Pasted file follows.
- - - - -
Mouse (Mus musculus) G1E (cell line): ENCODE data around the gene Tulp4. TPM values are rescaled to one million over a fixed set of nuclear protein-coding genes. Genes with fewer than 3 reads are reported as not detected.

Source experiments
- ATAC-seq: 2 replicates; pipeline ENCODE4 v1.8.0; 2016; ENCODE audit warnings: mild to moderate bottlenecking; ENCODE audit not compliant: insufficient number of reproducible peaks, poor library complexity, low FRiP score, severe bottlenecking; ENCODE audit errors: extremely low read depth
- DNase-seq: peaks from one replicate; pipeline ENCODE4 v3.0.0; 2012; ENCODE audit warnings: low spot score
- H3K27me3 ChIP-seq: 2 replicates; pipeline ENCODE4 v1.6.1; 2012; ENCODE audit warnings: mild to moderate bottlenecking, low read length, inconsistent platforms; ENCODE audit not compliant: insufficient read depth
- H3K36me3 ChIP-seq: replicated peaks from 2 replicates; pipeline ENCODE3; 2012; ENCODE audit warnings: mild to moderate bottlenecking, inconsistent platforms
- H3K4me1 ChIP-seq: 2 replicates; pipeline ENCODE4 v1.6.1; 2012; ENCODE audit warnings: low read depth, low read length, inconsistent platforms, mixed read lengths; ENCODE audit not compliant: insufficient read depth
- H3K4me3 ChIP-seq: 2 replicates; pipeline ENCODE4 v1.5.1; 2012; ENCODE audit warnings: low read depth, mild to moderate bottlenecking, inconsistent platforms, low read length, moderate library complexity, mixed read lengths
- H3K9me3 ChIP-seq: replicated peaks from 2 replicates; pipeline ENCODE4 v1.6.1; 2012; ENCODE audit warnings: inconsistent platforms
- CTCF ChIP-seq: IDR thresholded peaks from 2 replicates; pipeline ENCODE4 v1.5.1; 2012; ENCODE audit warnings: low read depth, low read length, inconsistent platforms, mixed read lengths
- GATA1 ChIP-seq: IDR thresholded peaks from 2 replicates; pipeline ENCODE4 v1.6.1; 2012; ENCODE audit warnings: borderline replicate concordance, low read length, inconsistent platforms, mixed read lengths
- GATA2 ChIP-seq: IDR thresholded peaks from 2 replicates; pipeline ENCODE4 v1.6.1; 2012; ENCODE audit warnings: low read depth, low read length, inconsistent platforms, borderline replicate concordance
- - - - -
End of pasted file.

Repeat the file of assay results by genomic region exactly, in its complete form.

Mouse (Mus musculus) G1E (cell line): ENCODE data around the gene Tulp4. TPM values are rescaled to one million over a fixed set of nuclear protein-coding genes. Genes with fewer than 3 reads are reported as not detected.

Source experiments
- ATAC-seq: 2 replicates; pipeline ENCODE4 v1.8.0; 2016; ENCODE audit warnings: mild to moderate bottlenecking; ENCODE audit not compliant: insufficient number of reproducible peaks, poor library complexity, low FRiP score, severe bottlenecking; ENCODE audit errors: extremely low read depth
- DNase-seq: peaks from one replicate; pipeline ENCODE4 v3.0.0; 2012; ENCODE audit warnings: low spot score
- H3K27me3 ChIP-seq: 2 replicates; pipeline ENCODE4 v1.6.1; 2012; ENCODE audit warnings: mild to moderate bottlenecking, low read length, inconsistent platforms; ENCODE audit not compliant: insufficient read depth
- H3K36me3 ChIP-seq: replicated peaks from 2 replicates; pipeline ENCODE3; 2012; ENCODE audit warnings: mild to moderate bottlenecking, inconsistent platforms
- H3K4me1 ChIP-seq: 2 replicates; pipeline ENCODE4 v1.6.1; 2012; ENCODE audit warnings: low read depth, low read length, inconsistent platforms, mixed read lengths; ENCODE audit not compliant: insufficient read depth
- H3K4me3 ChIP-seq: 2 replicates; pipeline ENCODE4 v1.5.1; 2012; ENCODE audit warnings: low read depth, mild to moderate bottlenecking, inconsistent platforms, low read length, moderate library complexity, mixed read lengths
- H3K9me3 ChIP-seq: replicated peaks from 2 replicates; pipeline ENCODE4 v1.6.1; 2012; ENCODE audit warnings: inconsistent platforms
- CTCF ChIP-seq: IDR thresholded peaks from 2 replicates; pipeline ENCODE4 v1.5.1; 2012; ENCODE audit warnings: low read depth, low read length, inconsistent platforms, mixed read lengths
- GATA1 ChIP-seq: IDR thresholded peaks from 2 replicates; pipeline ENCODE4 v1.6.1; 2012; ENCODE audit warnings: borderline replicate concordance, low read length, inconsistent platforms, mixed read lengths
- GATA2 ChIP-seq: IDR thresholded peaks from 2 replicates; pipeline ENCODE4 v1.6.1; 2012; ENCODE audit warnings: low read depth, low read length, inconsistent platforms, borderline replicate concordance